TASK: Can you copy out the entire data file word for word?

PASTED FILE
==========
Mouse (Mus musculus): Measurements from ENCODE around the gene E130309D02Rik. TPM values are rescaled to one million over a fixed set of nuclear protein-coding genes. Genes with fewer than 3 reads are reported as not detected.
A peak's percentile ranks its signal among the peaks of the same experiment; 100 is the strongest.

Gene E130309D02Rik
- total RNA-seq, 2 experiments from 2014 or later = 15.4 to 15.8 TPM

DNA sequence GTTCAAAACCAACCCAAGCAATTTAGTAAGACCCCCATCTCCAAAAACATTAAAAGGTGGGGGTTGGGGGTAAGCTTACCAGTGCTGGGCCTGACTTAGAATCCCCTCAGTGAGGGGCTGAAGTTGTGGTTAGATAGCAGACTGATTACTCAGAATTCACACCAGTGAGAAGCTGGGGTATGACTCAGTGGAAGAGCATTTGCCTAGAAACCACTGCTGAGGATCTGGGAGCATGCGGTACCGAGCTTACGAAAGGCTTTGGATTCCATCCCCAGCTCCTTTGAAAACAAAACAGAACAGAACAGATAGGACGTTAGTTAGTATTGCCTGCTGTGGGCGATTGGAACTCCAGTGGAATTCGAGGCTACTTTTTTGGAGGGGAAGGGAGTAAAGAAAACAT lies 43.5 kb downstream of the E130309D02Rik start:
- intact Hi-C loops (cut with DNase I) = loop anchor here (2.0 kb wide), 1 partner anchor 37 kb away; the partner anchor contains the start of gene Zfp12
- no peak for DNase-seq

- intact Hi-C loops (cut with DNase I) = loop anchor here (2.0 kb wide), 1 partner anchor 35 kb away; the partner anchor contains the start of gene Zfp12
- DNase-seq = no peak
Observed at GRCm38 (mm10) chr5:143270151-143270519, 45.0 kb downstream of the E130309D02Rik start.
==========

Mouse (Mus musculus): Measurements from ENCODE around the gene E130309D02Rik. TPM values are rescaled to one million over a fixed set of nuclear protein-coding genes. Genes with fewer than 3 reads are reported as not detected.
A peak's percentile ranks its signal among the peaks of the same experiment; 100 is the strongest.

Gene E130309D02Rik
- total RNA-seq, 2 experiments from 2014 or later = 15.4 to 15.8 TPM

DNA sequence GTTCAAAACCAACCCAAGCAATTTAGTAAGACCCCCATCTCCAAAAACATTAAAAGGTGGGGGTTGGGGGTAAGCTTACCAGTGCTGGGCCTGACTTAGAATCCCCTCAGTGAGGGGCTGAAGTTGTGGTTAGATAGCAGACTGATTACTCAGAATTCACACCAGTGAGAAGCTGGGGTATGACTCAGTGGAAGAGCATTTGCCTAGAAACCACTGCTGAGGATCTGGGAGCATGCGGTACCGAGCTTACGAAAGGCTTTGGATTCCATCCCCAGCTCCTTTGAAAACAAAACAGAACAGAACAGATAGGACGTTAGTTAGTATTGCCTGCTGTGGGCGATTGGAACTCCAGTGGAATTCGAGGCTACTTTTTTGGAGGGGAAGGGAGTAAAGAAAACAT lies 43.5 kb downstream of the E130309D02Rik start:
- intact Hi-C loops (cut with DNase I) = loop anchor here (2.0 kb wide), 1 partner anchor 37 kb away; the partner anchor contains the start of gene Zfp12
- no peak for DNase-seq

- intact Hi-C loops (cut with DNase I) = loop anchor here (2.0 kb wide), 1 partner anchor 35 kb away; the partner anchor contains the start of gene Zfp12
- DNase-seq = no peak
Observed at GRCm38 (mm10) chr5:143270151-143270519, 45.0 kb downstream of the E130309D02Rik start.